I do have a query related to automated software testing.We all know that these days many new test automation tools are being launched. Does this tool still require any coding or scripting knowledge to operate these tools? Or even a novice user can give same accuracy as the experienced one with such automation tools? The question is can we completely rely on any tool?
It isn't necessary to have strong - or any - coding skill to perform software testing or to be a highly skilled tester. No tool will ever replace the ability of a skilled manual tester to observe something that is not quite right in some way and trace the problem.
When it comes to automation, things get interesting. There are numerous tools that claim to eliminate the need for coding, but these do not (in my opinion) scale terribly well and they don't handle complex systems at all well (again, my opinion only). All of them have limits in what they can do and their ability to pass information from one test to another, as well as limits to their ability to recognize parts of the application under test.
The tools that do not claim to eliminate coding require strong coding skills to build robust automation.
In short, coding skills are not needed to test, but they are needed to build good, robust automated regression and to build other automated test utilities.
There are tools that can be used without any scripting or coding knowledge, but not so efficient as with even little and not fully relevant scripting or coding knowlege. Many tools work with script languages (like Python, Ruby, etc) and you don't need much time to learn basics of any of these languages. Some time ago I started test automation with a very little Python knowledge (about two weeks of learning). Not that it was easy, but after several tests done, it became easier and easier.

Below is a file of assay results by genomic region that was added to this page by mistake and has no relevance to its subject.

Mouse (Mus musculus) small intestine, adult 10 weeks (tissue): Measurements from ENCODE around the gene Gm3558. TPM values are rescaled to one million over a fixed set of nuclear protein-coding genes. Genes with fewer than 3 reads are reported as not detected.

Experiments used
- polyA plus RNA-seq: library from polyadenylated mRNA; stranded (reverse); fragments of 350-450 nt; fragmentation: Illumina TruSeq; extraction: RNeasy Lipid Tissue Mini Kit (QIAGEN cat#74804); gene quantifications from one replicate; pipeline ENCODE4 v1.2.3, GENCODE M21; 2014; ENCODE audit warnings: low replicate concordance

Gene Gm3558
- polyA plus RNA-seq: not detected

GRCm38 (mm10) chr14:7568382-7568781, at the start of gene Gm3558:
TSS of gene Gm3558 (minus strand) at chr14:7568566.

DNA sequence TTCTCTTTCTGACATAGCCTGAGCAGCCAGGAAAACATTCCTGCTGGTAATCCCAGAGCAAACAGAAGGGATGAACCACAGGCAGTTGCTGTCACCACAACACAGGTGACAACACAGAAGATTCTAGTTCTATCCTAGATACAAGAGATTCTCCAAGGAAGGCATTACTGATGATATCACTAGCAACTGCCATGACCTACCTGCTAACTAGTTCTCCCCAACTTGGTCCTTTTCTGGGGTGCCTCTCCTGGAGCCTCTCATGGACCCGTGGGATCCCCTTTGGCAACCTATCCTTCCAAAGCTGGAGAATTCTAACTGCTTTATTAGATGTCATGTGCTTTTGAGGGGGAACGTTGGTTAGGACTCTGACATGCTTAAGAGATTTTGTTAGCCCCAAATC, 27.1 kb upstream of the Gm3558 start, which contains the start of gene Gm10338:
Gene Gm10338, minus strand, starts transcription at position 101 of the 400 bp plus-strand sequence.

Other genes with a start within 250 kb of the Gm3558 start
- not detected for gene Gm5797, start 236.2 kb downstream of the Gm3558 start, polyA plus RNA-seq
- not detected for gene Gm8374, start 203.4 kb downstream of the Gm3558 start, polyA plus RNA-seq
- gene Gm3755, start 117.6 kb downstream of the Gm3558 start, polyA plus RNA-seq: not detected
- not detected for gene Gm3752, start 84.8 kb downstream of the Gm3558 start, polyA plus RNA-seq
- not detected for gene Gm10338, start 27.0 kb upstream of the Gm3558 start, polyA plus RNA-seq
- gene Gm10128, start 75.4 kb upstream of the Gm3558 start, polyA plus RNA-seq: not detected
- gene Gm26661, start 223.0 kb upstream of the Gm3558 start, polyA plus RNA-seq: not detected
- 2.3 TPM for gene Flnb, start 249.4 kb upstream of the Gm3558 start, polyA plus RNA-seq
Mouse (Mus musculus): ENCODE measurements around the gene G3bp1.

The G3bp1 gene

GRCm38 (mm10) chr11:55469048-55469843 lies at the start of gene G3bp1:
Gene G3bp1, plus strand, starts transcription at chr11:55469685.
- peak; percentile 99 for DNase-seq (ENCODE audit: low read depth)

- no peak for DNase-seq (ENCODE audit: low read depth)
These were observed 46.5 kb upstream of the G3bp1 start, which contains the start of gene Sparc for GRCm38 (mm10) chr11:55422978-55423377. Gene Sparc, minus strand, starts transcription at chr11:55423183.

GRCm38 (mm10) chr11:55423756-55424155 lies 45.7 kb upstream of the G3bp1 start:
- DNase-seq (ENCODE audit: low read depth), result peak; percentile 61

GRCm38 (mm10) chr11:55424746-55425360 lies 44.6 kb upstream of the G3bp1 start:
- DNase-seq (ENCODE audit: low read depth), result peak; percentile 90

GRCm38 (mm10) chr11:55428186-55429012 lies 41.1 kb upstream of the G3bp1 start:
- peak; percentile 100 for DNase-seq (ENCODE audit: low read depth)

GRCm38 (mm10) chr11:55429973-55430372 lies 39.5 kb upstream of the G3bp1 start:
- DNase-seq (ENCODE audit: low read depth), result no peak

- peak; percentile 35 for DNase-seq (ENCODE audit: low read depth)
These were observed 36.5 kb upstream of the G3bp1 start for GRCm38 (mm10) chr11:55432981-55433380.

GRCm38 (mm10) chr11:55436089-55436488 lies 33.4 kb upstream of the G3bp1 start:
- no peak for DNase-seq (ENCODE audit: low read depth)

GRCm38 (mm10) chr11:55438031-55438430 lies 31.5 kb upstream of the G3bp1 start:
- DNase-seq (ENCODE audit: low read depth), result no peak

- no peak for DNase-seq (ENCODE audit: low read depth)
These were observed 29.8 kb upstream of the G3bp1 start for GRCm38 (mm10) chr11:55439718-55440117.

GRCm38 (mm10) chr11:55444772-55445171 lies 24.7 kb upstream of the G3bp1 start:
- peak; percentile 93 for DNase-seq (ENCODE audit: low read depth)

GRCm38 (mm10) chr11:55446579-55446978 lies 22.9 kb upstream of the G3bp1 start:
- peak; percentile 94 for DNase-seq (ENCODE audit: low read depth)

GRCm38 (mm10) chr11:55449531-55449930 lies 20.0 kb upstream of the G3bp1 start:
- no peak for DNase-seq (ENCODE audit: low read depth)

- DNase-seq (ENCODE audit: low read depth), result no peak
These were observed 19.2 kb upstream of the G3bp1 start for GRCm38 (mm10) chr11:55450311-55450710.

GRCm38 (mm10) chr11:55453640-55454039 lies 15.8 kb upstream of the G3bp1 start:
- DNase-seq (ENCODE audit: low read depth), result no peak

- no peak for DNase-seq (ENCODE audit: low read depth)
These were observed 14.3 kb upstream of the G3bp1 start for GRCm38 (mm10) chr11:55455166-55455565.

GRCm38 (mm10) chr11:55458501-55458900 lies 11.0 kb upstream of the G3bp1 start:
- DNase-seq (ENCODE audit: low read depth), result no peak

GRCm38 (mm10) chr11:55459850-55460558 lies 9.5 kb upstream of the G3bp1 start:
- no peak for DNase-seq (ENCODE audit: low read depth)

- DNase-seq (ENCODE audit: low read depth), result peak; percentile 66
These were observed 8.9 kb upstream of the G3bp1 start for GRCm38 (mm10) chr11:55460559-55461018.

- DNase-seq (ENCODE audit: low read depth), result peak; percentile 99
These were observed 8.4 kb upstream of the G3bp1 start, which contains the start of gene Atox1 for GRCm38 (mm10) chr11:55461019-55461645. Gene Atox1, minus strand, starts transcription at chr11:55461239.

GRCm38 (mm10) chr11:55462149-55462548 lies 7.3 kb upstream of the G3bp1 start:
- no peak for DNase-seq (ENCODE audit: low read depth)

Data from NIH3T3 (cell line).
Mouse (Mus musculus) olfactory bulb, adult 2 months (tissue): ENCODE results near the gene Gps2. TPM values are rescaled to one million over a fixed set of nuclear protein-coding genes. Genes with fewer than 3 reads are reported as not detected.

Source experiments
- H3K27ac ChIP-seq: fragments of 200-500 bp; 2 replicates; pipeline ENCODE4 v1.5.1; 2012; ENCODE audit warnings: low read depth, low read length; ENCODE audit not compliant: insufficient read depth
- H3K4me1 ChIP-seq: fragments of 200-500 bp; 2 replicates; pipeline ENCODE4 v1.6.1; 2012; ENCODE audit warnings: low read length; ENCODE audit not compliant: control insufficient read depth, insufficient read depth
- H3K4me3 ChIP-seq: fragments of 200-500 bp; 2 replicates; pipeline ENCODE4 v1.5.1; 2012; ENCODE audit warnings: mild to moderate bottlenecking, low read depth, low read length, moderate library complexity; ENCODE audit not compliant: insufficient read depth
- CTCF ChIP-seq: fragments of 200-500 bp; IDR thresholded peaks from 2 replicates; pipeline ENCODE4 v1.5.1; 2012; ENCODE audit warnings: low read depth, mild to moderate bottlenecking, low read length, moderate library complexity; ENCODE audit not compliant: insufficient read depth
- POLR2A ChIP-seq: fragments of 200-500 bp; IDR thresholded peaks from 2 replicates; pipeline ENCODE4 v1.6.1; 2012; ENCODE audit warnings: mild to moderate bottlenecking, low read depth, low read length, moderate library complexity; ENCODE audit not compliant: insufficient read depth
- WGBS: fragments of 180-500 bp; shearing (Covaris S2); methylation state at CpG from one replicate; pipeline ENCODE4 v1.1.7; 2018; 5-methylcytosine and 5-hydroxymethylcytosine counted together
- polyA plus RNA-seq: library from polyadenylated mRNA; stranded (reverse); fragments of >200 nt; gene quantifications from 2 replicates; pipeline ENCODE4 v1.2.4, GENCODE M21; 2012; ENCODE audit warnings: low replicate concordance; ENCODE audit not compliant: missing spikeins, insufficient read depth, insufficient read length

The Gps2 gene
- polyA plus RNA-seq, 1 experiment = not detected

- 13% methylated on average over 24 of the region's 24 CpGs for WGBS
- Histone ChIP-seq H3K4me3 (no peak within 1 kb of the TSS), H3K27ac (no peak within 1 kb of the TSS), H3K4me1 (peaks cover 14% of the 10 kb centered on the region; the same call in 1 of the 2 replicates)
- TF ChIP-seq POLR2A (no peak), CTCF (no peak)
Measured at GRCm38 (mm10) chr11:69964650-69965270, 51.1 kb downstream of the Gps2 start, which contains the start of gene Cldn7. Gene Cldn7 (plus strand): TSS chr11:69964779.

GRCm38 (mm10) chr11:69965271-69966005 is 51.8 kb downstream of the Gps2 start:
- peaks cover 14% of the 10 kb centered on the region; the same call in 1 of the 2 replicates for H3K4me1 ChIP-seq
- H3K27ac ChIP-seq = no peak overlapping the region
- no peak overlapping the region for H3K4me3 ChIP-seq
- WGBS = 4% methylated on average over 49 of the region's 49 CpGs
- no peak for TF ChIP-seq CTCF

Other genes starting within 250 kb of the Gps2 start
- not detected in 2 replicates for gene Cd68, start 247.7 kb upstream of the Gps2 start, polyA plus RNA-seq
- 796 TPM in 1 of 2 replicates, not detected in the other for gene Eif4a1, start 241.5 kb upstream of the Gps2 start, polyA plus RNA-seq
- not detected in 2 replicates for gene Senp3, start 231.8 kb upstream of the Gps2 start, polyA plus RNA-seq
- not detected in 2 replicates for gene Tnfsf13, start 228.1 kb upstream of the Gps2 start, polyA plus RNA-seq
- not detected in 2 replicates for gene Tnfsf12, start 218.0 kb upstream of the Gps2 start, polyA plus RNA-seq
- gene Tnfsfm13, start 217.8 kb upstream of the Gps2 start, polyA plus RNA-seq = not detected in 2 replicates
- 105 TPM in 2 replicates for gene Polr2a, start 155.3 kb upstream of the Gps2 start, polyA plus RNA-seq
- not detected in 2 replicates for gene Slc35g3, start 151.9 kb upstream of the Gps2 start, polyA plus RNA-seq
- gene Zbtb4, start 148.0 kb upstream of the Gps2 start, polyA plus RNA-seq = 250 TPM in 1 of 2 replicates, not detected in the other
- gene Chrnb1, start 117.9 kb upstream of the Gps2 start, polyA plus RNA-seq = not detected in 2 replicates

No, it is not necessary to have strong programming skills to perform software testing. There is still a need for manual testing. There are also industry-specific testing tools that do not rely on programming. For example, there is a commercial package for testing whether your set-top box handles network protocols correctly.
Nonetheless, the overlap between testing and development continues to grow. Developers are expected to assume more of the "obvious" kinds of testing, and the good test jobs -- the ones that pay well and have the most potential for growth -- involve non-trivial amounts of programming. For those jobs, there are no tools that take care of the programming for you.